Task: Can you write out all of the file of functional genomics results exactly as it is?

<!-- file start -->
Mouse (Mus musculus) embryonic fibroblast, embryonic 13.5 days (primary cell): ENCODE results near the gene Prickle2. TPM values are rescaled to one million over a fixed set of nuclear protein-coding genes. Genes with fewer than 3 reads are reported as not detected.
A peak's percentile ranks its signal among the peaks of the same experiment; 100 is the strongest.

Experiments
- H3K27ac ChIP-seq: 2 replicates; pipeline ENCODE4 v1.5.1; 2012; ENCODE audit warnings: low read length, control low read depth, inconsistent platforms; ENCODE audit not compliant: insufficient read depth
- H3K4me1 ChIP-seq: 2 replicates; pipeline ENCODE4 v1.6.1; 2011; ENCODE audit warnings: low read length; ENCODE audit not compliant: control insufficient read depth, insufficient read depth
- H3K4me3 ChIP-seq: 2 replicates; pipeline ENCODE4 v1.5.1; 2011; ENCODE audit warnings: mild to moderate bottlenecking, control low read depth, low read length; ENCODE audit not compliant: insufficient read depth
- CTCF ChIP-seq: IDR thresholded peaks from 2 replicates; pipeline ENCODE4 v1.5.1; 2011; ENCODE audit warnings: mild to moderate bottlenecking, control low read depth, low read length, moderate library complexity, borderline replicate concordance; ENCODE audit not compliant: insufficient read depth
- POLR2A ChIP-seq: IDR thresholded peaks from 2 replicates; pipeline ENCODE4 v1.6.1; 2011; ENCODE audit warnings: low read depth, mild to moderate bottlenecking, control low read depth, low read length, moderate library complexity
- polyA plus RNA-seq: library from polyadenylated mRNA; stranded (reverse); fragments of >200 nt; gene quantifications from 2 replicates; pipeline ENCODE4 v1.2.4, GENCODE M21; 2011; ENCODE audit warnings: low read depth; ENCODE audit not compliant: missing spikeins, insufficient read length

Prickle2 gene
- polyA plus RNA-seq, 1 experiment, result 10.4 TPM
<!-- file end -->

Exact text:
Mouse (Mus musculus) embryonic fibroblast, embryonic 13.5 days (primary cell): ENCODE results near the gene Prickle2. TPM values are rescaled to one million over a fixed set of nuclear protein-coding genes. Genes with fewer than 3 reads are reported as not detected.
A peak's percentile ranks its signal among the peaks of the same experiment; 100 is the strongest.

Experiments
- H3K27ac ChIP-seq: 2 replicates; pipeline ENCODE4 v1.5.1; 2012; ENCODE audit warnings: low read length, control low read depth, inconsistent platforms; ENCODE audit not compliant: insufficient read depth
- H3K4me1 ChIP-seq: 2 replicates; pipeline ENCODE4 v1.6.1; 2011; ENCODE audit warnings: low read length; ENCODE audit not compliant: control insufficient read depth, insufficient read depth
- H3K4me3 ChIP-seq: 2 replicates; pipeline ENCODE4 v1.5.1; 2011; ENCODE audit warnings: mild to moderate bottlenecking, control low read depth, low read length; ENCODE audit not compliant: insufficient read depth
- CTCF ChIP-seq: IDR thresholded peaks from 2 replicates; pipeline ENCODE4 v1.5.1; 2011; ENCODE audit warnings: mild to moderate bottlenecking, control low read depth, low read length, moderate library complexity, borderline replicate concordance; ENCODE audit not compliant: insufficient read depth
- POLR2A ChIP-seq: IDR thresholded peaks from 2 replicates; pipeline ENCODE4 v1.6.1; 2011; ENCODE audit warnings: low read depth, mild to moderate bottlenecking, control low read depth, low read length, moderate library complexity
- polyA plus RNA-seq: library from polyadenylated mRNA; stranded (reverse); fragments of >200 nt; gene quantifications from 2 replicates; pipeline ENCODE4 v1.2.4, GENCODE M21; 2011; ENCODE audit warnings: low read depth; ENCODE audit not compliant: missing spikeins, insufficient read length

Prickle2 gene
- polyA plus RNA-seq, 1 experiment, result 10.4 TPM